But...

Are there colored and blacks pretending to be things they aren't either?

ONE guess!

My and our efforts here go on to set the record straight about that too!

FYI...
 

chuck

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Aug 9, 2003
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Chuck:

Do keep in mind some of what we're reposting here was never or seldom in anybody's black history books either...

Also they need and should want to hear us out--James included--because when some of our sellouts and traitors take things to the ultmate extremes--which predate those mainstays of some casino rich nations resort to as well--one word is on more minds--whenever and wherever we speak up and out:

DISENROLLMENT!

FYI...



The reality is Black culture in America would not be what it is today if it were not for First Nation influences. I'm from Louisiana, we would not have gumbo as we know it. Any of you Black folk that remember Friday night fish frys - forget about it. Africans do not fry fish like we do. Forget about cornbread especially with chili beans and smoked meat, preferrably turkey. You wouldn't be eating grits, either. There would be no John de Conqueror root as we know it in rootwork. We would not use Master root, Angelica root, Seneca Snake root and a few other roots because African people didn't know about these roots. The Buckeye would not be used.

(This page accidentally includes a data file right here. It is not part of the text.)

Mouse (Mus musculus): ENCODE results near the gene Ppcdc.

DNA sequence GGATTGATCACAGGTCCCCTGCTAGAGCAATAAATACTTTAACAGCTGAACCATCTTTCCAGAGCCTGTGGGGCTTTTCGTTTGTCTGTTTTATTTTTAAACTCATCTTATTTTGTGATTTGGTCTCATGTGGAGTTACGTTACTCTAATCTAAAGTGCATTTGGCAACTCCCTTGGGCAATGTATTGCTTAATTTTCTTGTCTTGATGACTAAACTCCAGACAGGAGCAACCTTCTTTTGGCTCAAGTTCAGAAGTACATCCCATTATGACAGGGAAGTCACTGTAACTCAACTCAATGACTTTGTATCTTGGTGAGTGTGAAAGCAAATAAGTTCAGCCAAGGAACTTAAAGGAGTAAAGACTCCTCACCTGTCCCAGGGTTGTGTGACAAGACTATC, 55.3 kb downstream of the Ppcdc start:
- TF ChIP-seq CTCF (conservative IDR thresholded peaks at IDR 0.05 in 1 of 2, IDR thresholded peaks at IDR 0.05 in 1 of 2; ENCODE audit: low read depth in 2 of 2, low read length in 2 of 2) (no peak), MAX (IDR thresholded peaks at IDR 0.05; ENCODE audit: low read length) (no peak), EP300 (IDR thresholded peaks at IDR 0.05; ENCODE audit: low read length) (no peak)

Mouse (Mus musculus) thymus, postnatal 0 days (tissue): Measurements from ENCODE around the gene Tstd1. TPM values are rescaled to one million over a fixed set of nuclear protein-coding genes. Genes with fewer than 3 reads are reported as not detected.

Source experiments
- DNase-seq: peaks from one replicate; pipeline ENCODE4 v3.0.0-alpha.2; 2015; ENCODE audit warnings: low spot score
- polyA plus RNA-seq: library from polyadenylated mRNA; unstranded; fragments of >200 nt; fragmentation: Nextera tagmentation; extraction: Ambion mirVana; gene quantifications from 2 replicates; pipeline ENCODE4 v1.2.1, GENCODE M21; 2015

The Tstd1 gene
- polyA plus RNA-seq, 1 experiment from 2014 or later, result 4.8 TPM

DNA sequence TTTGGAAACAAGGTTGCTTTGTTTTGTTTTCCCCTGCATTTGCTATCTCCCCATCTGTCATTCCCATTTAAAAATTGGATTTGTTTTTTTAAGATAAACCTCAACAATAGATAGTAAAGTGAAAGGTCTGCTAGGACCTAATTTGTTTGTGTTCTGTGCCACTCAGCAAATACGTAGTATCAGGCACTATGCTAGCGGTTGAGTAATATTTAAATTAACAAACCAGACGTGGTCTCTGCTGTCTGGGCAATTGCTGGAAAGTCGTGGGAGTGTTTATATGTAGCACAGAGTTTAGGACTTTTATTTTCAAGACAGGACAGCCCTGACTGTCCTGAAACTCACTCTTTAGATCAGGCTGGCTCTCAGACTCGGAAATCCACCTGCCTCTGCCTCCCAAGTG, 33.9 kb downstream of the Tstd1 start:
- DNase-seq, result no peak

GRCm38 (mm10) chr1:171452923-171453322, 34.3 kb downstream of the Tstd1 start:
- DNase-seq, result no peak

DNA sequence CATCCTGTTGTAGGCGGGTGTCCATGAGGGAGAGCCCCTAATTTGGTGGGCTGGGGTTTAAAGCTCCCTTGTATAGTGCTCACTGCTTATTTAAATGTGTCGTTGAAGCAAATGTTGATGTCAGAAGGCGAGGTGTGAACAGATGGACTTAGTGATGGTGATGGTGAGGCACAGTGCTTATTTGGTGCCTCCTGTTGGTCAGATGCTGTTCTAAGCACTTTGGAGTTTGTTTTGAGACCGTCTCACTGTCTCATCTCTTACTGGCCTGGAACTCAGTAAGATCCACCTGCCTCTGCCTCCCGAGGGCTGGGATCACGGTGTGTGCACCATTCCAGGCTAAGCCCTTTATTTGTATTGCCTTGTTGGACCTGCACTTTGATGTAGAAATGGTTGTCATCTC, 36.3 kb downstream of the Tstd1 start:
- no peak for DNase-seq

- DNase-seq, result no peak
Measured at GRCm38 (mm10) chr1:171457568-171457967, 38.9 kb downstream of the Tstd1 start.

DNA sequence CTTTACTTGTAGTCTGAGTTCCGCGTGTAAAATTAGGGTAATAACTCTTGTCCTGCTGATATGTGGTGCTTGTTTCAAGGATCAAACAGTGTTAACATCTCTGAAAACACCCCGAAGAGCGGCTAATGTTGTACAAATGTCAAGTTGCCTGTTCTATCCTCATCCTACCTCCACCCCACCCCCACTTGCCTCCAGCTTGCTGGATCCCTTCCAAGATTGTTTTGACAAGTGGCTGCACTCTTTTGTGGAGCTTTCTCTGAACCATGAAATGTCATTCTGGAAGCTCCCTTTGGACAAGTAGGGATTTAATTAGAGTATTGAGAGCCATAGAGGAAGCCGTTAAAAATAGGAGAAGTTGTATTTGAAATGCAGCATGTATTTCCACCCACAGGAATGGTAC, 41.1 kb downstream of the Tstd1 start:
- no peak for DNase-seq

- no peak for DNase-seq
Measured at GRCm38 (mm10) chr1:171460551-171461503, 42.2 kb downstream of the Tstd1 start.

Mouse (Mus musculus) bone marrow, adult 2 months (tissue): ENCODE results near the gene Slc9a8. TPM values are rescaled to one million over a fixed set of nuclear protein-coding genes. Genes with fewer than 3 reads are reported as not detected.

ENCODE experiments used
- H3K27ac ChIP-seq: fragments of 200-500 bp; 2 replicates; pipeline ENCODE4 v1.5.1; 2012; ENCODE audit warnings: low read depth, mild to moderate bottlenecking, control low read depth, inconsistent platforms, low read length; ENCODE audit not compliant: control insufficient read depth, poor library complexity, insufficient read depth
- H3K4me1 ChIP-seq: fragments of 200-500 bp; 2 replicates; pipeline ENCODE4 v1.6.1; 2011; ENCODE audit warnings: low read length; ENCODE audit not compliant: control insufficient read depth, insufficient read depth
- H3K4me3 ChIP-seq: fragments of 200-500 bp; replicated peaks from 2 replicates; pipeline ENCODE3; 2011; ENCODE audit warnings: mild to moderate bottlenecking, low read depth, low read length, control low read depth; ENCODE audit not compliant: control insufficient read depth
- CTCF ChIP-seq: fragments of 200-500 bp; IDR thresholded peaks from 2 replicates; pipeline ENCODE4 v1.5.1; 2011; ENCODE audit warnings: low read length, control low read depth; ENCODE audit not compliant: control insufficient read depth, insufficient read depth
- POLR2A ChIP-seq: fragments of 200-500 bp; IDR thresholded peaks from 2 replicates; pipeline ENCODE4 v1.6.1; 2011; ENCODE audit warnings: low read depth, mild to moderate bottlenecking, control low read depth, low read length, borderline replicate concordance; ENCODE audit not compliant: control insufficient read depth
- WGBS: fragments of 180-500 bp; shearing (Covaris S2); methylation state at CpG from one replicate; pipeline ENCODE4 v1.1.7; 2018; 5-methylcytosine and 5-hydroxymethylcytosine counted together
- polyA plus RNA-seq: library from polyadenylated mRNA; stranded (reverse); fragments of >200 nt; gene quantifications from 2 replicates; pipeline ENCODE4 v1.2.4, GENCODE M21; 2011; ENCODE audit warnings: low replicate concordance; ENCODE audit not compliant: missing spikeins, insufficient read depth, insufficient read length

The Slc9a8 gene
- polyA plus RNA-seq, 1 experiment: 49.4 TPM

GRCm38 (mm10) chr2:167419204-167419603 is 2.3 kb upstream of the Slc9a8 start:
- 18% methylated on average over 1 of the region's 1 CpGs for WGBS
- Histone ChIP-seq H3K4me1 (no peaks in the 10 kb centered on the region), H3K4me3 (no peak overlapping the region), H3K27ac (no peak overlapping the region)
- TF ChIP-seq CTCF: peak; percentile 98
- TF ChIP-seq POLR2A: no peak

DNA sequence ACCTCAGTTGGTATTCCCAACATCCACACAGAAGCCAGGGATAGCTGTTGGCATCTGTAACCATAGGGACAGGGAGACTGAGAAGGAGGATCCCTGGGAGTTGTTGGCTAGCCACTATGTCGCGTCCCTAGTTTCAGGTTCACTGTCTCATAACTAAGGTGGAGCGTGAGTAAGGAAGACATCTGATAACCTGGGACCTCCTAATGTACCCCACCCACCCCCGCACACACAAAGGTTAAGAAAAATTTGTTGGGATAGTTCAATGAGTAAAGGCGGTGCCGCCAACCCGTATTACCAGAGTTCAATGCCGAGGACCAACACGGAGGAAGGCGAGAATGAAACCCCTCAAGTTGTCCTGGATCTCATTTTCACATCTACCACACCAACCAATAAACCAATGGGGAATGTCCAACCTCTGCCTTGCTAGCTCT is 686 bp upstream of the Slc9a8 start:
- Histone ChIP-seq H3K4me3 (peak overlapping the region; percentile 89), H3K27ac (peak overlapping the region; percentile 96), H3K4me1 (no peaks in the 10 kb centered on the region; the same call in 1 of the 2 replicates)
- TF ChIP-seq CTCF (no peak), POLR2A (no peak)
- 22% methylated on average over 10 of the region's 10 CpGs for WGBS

In the early colonial period, the colony of South Carolina, outside of eventually becoming a Black majority, engaged in a regionalized Indian slave trade which ultimately placed captive Indians and captive Africans together on slave plantations in South Carolina, Georgia, Virginia and North Carolina. Many groups of Indians became extinct as political entities due to slave raiding expeditions from neighboring Indian groups and subsequent placement on tobacco and rice plantations. The slave raiding became so pronounced that two Indian wars were fought to resist it: the Tuscarora War 1711-1715 and the Yamasee War 1715-1717.